The below script processes each line of the file, making sure that each is valid. As part of this processing, it also extracts the ID, name and mark from each line. It will then change the order of the first and last names and capitalize the last name. Note that we can remember the matches in the PATTERN part of the substitution operation and refer to them in the REPLACEMENT part by using $1, $2 etc. The \U sequence will cause all letters that occur after it to be uppercased until the \E sequence is encountered.

The line is then formatted for output. However, instead of displaying the line immediately, it is stored in the @lines array. This allows us to sort the output in a variety of ways. By default, just using the sort function will sort each line lexicographically (which gives us an ordering by student number, because all the student numbers have the same number of digits at the beginning of each of the strings in the @lines array). We can also sort by grade as well by making use of the split function inside an anonymous compare subroutine and extracting the last element from the array returned by split by using -1 as the index variable. Note that we must enclose the entire split operation in parentheses; otherwise, the indexing operation will attempt to take place on the $a and $b variables in the anonymous subroutine.

#!/usr/bin/perl -w

use strict;

my @lines;
while (<>) {
	die "Line $.: Invalid line\n" unless /^(\d{9})\s+(.*)\s+(\d+)$/;
	my ($num, $name, $mark) = ($1, $2, $3);
	$name =~  s/(\w+) (\w+)/\U$2\E, $1/;
	push @lines, sprintf "%09d %-25s %3d\n", $num, $name, $mark;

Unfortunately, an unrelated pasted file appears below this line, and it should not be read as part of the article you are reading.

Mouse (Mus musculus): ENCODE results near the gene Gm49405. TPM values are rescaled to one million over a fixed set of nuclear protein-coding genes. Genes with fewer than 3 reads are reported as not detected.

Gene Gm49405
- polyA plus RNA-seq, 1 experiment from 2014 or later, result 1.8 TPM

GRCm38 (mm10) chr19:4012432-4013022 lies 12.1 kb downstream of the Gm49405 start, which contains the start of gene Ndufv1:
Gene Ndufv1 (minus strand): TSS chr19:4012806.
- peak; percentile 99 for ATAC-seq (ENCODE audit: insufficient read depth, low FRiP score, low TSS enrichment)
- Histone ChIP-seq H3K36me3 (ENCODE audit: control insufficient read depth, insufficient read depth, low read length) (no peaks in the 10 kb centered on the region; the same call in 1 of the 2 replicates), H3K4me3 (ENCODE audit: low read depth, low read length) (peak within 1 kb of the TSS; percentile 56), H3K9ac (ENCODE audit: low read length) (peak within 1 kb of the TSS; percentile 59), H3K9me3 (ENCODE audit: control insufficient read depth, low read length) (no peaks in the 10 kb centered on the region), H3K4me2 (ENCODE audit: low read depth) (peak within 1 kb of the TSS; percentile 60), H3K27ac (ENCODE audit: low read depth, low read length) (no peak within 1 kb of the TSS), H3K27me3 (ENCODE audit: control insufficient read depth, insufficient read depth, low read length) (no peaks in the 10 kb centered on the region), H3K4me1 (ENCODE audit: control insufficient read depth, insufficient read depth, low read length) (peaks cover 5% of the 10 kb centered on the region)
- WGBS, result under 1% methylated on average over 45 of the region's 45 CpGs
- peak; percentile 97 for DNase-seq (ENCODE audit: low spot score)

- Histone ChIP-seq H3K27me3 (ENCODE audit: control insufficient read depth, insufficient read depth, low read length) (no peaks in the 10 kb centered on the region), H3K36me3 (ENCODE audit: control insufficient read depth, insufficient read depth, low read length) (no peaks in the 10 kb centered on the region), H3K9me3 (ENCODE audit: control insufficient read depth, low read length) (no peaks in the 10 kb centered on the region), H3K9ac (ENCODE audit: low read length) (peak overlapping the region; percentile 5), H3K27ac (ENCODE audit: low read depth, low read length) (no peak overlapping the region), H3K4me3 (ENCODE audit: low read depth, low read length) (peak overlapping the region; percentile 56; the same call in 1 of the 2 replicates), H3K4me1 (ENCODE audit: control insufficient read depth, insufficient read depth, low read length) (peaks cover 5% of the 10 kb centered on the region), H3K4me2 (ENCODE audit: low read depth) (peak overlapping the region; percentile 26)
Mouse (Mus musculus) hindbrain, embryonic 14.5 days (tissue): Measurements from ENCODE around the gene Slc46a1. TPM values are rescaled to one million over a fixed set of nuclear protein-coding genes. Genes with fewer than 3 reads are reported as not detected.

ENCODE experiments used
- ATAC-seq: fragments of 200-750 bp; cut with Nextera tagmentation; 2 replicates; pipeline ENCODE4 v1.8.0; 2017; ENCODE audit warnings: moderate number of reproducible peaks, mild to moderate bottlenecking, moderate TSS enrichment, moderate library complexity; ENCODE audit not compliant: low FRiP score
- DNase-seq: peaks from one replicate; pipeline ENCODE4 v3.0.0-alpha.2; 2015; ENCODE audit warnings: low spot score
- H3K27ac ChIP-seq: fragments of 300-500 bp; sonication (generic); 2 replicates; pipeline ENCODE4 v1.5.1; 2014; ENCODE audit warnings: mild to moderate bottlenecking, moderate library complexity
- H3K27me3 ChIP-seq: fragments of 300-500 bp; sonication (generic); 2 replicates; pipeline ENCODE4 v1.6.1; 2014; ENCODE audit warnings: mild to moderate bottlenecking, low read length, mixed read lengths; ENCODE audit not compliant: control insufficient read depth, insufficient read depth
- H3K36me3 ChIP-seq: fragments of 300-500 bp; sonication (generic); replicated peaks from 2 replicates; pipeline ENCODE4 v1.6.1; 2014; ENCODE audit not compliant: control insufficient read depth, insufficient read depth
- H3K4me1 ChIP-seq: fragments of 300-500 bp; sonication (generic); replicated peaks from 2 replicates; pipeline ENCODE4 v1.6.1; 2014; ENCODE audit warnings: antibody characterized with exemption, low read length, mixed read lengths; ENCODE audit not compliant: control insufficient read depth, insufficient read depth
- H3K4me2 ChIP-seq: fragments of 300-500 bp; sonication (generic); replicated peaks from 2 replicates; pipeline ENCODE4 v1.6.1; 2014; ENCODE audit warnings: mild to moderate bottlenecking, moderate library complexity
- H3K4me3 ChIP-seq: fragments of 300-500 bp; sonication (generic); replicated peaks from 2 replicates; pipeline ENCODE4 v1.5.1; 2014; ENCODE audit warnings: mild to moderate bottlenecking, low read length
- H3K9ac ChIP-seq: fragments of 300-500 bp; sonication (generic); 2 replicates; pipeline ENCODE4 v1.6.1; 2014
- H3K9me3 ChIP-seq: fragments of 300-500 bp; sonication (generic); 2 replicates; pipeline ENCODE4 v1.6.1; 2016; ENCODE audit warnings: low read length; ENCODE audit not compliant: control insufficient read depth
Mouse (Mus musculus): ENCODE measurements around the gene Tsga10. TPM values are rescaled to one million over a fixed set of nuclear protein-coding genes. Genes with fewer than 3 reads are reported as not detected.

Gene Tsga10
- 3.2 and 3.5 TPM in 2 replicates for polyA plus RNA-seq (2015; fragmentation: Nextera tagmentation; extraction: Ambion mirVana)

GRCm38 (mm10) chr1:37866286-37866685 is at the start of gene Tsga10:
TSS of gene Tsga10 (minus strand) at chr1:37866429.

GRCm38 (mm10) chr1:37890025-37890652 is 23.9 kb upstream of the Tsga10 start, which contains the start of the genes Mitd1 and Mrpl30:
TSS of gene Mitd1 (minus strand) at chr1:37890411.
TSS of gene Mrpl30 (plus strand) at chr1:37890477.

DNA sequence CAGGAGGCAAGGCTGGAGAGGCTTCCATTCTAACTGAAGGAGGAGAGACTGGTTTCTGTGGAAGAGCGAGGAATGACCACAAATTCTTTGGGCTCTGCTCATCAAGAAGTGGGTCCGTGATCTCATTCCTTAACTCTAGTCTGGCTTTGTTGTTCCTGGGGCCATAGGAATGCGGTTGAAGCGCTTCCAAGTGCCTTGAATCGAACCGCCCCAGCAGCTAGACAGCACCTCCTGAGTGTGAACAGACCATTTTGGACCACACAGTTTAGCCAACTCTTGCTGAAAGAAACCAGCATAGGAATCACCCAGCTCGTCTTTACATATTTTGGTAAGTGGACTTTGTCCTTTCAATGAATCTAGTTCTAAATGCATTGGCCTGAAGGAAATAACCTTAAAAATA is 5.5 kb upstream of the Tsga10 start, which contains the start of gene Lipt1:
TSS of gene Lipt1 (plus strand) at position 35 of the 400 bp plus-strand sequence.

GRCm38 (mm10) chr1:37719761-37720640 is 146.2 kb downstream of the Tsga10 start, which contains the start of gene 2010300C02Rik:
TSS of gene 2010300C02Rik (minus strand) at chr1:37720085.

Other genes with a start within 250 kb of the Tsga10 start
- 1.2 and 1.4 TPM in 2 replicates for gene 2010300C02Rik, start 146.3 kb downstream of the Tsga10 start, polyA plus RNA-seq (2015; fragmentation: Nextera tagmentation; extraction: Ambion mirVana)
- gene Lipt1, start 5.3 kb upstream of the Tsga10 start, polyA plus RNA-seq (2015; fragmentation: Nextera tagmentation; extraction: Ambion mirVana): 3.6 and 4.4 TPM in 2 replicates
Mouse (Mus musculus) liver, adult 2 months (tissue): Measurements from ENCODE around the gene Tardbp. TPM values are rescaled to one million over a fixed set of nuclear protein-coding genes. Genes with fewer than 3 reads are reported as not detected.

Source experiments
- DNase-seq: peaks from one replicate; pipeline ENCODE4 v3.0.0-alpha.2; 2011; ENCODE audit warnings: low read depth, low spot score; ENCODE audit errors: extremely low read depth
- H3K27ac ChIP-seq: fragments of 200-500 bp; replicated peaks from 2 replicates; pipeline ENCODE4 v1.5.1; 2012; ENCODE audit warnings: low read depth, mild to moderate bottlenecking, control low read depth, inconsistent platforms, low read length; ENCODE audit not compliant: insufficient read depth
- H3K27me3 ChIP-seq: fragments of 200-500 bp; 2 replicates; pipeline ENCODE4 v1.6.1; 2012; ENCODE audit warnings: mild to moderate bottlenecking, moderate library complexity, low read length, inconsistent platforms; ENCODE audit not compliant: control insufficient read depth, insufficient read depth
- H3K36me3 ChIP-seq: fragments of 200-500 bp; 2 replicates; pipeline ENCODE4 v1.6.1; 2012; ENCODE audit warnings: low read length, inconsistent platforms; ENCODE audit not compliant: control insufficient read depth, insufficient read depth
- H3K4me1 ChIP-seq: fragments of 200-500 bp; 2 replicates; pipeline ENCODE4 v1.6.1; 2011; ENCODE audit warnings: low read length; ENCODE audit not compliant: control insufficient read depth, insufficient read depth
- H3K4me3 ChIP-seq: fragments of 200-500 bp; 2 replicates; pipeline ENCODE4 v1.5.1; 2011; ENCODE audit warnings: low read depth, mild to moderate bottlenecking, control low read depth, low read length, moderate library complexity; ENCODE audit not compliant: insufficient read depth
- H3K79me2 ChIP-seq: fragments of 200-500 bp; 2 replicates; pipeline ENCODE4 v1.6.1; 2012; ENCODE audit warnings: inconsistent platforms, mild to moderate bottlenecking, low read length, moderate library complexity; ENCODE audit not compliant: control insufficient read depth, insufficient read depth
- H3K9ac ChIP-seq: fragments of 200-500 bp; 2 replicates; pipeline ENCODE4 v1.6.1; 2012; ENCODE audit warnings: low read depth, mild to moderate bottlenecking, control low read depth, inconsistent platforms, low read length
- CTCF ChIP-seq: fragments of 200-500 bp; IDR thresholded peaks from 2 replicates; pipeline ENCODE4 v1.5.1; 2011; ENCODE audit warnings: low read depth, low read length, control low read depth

print "Students sorted by number:\n";
print sort @lines;

print "\nStudents sorted by decreasing mark:\n";
print sort { (split ' ', $b)[-1] <=> (split ' ', $a)[-1] } @lines;

The special variable $. in Perl represents the current line number of the file being read by the Perl script. The variable is useful when printing diagnostic information about an input file being parsed by Perl.

Here is the output from the above program when run on the input data given above:

A Final Example

Here is a Perl script that demonstrates a way to parse files which have a format similar to the following example:

(The parser below actually lets things through that it shouldn't but it's okay for demonstration purposes.)

#!/usr/bin/perl -w

use strict;

sub trim_spaces {
	my ($str) = @_;

	$str =~ s/\s+$//;
	$str =~ s/^\s+//;
	return $str;

while (<>) {
	next if /^\s*#/;	# Ignore lines with comments.
	next if /^\s*$/;	# Ignore empty lines.
	s/#.*//;		# Remove comments
	if (/^\s*\[(.*)\]\s*$/) {
		my $sec = &trim_spaces($1);
		print "section name: '$sec'\n";
	} elsif (/^\s*(.*)\s*=\s*(.*)\s*$/) {
		my $attr = &trim_spaces($1);
		my $val = &trim_spaces($2);
		print "attribute '$attr' equals '$val'\n";
	} else {
		print "Line $. invalid: '$_'\n";

The parser examines each line in the file and skips over lines that consist of only a comment or are empty. It then strips off comments that appear on non-empty lines. The script then tests the line against a couple of regular expressions searching for a match. When it finds a match, it strips any leading or trailing spaces from the relevant substrings that were matched by the regular expression and displays them.

Last modified: March 30, 2004 15:12:28 NST (Tuesday)